- Thursday, October 14, 12–2 p.m.
- Wednesday, March 16, 3–5 p.m.
Suicide Prevention Resources are also available in the form of self-directed online training and forms, with the option to review these in collaboration with staff from the Center for Counseling and Wellness in the context of your department, staff team, or other campus group.
Mental health presentations
Counseling & Wellness staff are available to provide free presentations related to mental wellness in your class, department meeting, staff meeting, student organization or other Calvin University campus setting. Examples of potential topics include:
- Mental wellness resources on campus
- Managing stress effectively
- Self-care through the university years and beyond
- Suicide prevention
- Supporting a struggling friend
- Transitioning out of university
For faculty & staff
- Mental wellness resources on campus
- Responding to student distress
- Supporting emotional resilience
- Suicide prevention
Self-help resilience training in the classroom
The Therapy Assistance Online (TAO) program provides students with the tools to learn emotional resilience, including modules on stress, relaxation, communication, anxiety, depression, and many other relevant topics. Professors and staff can access the program at no charge, including the ability to assign content and monitor student completion through the gradebook feature. If you are a Calvin professor or staff member interested in utilizing TAO content with students, please contact the CCW office for instructions.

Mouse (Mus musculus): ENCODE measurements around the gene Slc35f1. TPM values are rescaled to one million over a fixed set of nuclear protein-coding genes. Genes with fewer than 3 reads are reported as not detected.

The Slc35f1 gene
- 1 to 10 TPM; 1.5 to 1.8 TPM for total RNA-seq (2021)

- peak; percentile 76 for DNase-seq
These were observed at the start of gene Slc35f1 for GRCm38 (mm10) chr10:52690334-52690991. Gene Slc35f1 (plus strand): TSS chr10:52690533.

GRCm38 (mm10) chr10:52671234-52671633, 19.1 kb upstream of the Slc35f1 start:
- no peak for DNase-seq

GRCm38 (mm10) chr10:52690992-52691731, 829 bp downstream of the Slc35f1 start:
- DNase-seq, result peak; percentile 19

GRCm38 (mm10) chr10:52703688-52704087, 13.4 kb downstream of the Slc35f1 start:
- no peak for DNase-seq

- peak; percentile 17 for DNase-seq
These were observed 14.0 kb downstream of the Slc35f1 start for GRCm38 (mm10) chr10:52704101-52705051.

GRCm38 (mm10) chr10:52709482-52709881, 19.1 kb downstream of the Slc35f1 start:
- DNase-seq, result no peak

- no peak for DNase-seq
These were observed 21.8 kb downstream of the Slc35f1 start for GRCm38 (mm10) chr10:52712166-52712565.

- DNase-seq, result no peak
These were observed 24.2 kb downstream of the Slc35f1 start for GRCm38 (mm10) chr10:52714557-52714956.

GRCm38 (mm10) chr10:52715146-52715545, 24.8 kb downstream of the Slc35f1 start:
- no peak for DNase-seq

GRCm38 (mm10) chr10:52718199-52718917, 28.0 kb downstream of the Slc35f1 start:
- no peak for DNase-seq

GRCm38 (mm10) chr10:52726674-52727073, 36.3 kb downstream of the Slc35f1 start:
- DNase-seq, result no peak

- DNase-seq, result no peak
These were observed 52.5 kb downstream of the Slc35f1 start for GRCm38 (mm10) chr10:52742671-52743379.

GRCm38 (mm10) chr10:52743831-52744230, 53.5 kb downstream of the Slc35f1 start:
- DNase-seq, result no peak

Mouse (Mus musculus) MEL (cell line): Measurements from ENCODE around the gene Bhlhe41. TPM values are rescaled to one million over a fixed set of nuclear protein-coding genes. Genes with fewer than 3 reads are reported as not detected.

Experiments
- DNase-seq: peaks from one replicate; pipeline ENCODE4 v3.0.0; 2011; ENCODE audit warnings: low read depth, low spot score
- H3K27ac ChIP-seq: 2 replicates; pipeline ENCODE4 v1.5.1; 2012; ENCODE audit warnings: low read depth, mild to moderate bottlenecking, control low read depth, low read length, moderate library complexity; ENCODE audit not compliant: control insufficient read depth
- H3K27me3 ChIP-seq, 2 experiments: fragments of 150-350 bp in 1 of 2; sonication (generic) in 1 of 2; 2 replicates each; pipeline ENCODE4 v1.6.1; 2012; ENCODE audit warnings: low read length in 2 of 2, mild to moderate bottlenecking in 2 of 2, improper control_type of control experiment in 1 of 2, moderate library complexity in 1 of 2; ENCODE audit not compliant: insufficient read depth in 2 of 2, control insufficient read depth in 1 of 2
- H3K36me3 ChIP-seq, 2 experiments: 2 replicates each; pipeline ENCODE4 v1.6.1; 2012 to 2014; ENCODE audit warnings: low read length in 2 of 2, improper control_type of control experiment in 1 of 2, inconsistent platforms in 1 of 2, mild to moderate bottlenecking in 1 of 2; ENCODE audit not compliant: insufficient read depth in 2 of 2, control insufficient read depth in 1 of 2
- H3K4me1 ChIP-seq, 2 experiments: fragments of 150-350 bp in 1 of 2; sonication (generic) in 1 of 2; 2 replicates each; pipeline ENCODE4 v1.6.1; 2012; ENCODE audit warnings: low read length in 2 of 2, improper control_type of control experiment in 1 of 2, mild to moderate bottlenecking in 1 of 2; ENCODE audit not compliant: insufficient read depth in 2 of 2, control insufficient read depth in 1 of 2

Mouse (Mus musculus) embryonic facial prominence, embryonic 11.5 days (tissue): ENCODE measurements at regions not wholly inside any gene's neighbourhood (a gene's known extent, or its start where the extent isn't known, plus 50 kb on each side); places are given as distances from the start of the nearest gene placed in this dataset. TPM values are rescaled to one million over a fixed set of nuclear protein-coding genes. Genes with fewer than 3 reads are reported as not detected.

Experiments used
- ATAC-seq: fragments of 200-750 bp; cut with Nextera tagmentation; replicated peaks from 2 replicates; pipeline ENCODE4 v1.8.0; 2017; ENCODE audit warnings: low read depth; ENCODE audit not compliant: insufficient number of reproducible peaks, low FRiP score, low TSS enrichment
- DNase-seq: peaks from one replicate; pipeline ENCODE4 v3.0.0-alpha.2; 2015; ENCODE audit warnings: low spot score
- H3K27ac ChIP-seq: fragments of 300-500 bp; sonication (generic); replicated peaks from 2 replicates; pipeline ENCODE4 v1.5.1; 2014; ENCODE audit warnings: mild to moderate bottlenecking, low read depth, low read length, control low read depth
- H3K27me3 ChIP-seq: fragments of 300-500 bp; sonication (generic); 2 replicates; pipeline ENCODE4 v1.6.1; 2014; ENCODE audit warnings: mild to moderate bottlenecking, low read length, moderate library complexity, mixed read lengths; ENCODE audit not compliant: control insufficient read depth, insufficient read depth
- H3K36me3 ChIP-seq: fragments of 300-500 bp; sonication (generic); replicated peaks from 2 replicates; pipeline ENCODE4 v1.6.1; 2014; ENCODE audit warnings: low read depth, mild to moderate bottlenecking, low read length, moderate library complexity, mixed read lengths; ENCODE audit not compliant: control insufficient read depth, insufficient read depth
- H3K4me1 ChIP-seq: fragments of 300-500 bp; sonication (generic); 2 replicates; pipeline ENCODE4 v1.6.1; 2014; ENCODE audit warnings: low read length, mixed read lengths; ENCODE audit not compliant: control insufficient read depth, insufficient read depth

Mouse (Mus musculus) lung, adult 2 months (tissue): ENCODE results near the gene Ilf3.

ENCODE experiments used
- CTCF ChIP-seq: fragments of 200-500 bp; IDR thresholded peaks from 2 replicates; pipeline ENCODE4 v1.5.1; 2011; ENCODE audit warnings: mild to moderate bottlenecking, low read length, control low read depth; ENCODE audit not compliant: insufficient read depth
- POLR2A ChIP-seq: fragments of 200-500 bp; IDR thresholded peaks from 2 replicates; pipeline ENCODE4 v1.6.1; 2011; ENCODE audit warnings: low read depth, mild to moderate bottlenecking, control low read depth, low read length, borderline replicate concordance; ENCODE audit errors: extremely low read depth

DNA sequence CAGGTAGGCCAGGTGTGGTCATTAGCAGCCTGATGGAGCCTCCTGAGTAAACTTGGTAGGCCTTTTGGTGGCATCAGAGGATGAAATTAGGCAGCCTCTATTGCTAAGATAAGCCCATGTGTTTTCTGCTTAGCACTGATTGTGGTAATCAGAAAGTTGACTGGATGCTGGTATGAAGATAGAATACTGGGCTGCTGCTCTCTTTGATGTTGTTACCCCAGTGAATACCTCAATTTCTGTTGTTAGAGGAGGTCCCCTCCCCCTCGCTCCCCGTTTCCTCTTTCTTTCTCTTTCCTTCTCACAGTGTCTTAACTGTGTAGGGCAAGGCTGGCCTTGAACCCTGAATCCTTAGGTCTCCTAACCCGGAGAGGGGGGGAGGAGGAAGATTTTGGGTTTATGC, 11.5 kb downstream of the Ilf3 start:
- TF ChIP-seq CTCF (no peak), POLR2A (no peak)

Including a brief mental health statement in course syllabi is a simple way for faculty to support student wellbeing and participate in suicide prevention. The primary goal of such a statement is to normalize help-seeking behavior, convey warmth, and share basic resource information. While you may want to modify this to fit your own style, here is one example of such a statement:
"It's okay to struggle! Students can experience a range of challenges that interfere with learning, such as concentration difficulties, stress (or anxiety), low motivation, relationship difficulties, depressed mood, or substance use. You are encouraged to care well for yourself by keeping a consistent sleep schedule, eating well, avoiding drugs and alcohol, exercising, and taking time to relax.
Also, learning how to ask for help is an important part of the college experience, and many people on campus are eager to support you. The Center for Counseling and Wellness sees one out of five students each year and can connect you with a variety of mental health resources on and off campus (www.calvin.edu/go/counseling). You can also reach out to me, another faculty/staff, a friend, or a family member you trust for help getting connected to support. You are not alone, and help is available!"
- How to Help a Student in a Mental-Health Crisis (Chronicle of Higher Education)
- Creating a Culture of Caring: Practical Approaches for College and University Faculty to Support Student Wellbeing and Mental Health (Active Minds)
- Be there for your students (Active Minds)